Chelsea is a senior planning to graduate in May of 2016 with a major in Psychology and minors in Human Development and Spanish. She plans to attend graduate school to earn her Ph.D in Counseling Psychology.

References

Bushman, B. J., & Cooper, H. M. (1990). Effects of alcohol on human aggression: An integrative research review. Psychological Bulletin, 107(3), 341-354.

Newberry, M., Williams, N., & Caulfield, L. (2012). Female alcohol consumption, motivations for aggression and aggressive incidents in licensed premises. Addictive Behaviors, 1884-1851. http://dx.doi.org/10.1016/j.addbeh.2012.08.009

Subra, B., Muller, D., Bègue, L., Bushman, B. J., & Delmas, F. (2010). Automatic effects of alcohol and aggressive cues on aggressive thoughts and behaviors. Personality and Social Psychology Bulletin, 36(8), 1052-1057. http://dx.doi.org/10.1177/0146167210374725

 

Metal Music Makes You Angrier, Right?

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shinyhappymainhjaker.jpgMost of us are familiar with the claim that listening to extreme metal music makes listeners angrier and potentially more aggressive, but how much credibility does this claim actually have?  This idea is exactly what Leah Sharman and Dr. Genevieve Dingle aimed to investigate in their recent study on extreme metal music and anger processing.  Surprisingly, their research found evidence suggesting that extreme metal music may in fact have the exact opposite effect on listeners.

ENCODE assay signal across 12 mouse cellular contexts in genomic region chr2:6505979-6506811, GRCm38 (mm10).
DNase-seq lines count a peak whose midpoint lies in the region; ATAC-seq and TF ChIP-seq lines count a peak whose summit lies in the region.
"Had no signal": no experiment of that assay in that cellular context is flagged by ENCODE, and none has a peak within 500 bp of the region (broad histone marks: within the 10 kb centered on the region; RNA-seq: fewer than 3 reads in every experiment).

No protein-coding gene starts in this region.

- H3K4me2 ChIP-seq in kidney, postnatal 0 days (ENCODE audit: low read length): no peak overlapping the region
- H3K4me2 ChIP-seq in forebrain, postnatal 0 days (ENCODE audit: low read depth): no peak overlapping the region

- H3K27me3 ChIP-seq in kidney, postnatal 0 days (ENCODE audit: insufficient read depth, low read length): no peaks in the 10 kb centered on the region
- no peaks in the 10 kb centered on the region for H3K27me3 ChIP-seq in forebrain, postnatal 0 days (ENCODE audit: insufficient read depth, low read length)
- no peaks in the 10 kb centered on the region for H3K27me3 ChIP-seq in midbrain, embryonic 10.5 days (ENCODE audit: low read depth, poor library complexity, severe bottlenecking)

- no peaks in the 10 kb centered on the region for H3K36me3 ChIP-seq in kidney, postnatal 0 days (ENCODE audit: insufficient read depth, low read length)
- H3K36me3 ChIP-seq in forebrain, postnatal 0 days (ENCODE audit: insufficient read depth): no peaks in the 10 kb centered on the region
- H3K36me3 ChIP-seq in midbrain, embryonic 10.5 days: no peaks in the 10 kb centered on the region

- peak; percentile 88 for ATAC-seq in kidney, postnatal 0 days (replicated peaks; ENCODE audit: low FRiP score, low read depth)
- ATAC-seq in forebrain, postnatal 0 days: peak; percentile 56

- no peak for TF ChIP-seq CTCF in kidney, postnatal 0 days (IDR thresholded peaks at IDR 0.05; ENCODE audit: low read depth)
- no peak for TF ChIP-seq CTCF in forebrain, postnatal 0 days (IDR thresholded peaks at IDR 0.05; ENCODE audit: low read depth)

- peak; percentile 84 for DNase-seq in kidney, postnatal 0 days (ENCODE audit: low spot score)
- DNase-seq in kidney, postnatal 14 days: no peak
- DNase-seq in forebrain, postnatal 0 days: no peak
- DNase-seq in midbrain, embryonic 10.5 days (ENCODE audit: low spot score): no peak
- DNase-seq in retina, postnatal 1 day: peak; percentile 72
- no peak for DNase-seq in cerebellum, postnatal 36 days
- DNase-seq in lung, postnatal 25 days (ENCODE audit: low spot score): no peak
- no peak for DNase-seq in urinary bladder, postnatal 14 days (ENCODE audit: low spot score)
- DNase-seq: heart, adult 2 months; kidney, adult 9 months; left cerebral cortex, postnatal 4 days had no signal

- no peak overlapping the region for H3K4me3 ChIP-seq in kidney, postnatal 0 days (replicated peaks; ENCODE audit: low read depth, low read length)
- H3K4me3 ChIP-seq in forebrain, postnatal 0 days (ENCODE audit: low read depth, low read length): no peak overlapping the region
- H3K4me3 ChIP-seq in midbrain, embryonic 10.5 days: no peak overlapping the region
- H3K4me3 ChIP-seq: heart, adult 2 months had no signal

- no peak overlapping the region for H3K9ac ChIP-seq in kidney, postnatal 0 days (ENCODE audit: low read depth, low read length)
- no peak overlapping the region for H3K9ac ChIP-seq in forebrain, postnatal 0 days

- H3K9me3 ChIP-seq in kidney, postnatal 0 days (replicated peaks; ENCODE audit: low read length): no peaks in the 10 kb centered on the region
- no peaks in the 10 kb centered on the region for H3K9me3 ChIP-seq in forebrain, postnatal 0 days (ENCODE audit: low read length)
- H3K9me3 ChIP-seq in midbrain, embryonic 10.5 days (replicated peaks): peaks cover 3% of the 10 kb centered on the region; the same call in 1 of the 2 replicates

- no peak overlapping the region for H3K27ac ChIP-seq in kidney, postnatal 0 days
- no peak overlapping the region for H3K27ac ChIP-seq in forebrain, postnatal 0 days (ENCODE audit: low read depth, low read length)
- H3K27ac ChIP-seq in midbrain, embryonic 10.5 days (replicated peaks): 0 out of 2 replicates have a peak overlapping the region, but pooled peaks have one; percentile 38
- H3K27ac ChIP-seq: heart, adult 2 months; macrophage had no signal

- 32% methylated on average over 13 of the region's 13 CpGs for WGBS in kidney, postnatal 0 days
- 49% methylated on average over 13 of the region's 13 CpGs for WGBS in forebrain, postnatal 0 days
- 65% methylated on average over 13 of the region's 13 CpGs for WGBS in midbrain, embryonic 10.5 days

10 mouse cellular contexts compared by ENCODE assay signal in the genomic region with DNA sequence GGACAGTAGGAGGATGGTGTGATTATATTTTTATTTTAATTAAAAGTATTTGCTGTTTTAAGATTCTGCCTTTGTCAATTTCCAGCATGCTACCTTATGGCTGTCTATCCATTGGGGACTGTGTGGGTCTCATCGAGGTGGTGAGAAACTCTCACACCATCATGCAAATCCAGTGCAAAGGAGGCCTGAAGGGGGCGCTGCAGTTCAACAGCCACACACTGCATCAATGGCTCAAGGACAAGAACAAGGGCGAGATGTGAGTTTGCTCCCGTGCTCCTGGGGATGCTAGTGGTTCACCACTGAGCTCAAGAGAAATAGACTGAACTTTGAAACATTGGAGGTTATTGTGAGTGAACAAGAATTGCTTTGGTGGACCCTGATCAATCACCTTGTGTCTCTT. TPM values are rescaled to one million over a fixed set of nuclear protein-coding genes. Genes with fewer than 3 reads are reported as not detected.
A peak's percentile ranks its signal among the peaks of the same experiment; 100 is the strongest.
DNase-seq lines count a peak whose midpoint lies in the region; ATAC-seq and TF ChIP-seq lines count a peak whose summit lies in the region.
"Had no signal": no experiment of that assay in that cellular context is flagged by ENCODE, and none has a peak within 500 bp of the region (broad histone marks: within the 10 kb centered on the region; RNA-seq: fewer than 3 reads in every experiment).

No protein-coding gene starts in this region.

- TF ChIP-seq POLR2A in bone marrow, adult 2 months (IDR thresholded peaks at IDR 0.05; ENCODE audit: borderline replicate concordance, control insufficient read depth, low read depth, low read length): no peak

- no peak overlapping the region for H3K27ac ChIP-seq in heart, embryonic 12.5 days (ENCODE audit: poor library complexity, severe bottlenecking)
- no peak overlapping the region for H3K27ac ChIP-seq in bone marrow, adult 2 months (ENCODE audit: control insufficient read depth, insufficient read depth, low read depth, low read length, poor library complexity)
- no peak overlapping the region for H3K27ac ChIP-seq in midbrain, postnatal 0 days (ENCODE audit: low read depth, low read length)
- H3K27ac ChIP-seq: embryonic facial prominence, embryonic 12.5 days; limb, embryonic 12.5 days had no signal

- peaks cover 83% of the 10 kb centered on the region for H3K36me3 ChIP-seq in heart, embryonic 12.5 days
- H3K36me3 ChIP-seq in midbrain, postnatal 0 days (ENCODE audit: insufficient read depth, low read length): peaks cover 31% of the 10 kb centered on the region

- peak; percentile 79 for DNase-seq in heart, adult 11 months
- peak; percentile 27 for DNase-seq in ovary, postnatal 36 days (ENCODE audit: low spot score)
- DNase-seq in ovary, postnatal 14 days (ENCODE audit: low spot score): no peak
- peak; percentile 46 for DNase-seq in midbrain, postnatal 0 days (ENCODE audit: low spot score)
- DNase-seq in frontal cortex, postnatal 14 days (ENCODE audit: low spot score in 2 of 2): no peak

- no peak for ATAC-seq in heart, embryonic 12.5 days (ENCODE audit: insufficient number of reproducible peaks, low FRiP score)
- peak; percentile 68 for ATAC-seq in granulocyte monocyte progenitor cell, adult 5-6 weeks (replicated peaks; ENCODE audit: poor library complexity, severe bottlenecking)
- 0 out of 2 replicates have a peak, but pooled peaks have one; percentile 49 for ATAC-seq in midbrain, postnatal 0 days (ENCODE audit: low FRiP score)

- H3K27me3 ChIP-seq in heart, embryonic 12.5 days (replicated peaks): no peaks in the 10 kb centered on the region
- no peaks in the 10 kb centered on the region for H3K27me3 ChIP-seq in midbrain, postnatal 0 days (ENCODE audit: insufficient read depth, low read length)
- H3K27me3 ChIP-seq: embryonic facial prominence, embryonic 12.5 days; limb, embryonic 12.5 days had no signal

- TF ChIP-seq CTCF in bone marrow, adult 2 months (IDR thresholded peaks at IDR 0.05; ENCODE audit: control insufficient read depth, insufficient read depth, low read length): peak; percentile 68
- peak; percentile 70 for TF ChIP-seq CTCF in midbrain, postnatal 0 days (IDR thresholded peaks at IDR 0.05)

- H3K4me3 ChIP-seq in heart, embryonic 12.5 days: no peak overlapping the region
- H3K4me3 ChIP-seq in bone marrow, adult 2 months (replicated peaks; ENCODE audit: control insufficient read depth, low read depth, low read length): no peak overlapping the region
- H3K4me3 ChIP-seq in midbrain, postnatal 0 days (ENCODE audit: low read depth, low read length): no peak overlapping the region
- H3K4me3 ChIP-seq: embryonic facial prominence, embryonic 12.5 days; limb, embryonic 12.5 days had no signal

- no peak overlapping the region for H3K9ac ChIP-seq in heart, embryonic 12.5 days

Their study, published in the Journal of Frontiers in Human Neuroscience, defined extreme metal music as “characterized by chaotic, loud, heavy, and powerful sounds, with emotional vocals, often containing lyrical themes of anxiety, depression, social isolation and loneliness.”  Sharman and Dingle used 39 participants who reported listening to extreme metal music at least 50% of the time. They placed the participants in either the extreme metal music group or the control.  Both groups were given an interview to elicit anger and were then asked to either listen to extreme metal music of their choosing for 10 minutes, or to sit in silence for 10 minutes. During the experiment, participants were asked questions about how they felt at that exact moment and were also asked to rate 10 emotional words. Participants were asked to answer these questions before the anger induction interview, after the anger induction interview, and lastly after they were either promoted to listen to their own music for 10 minutes or to sit in silence for 10 minutes.  Simultaneously, participants were also hooked up to a monitor that tracked their heart rate during the study.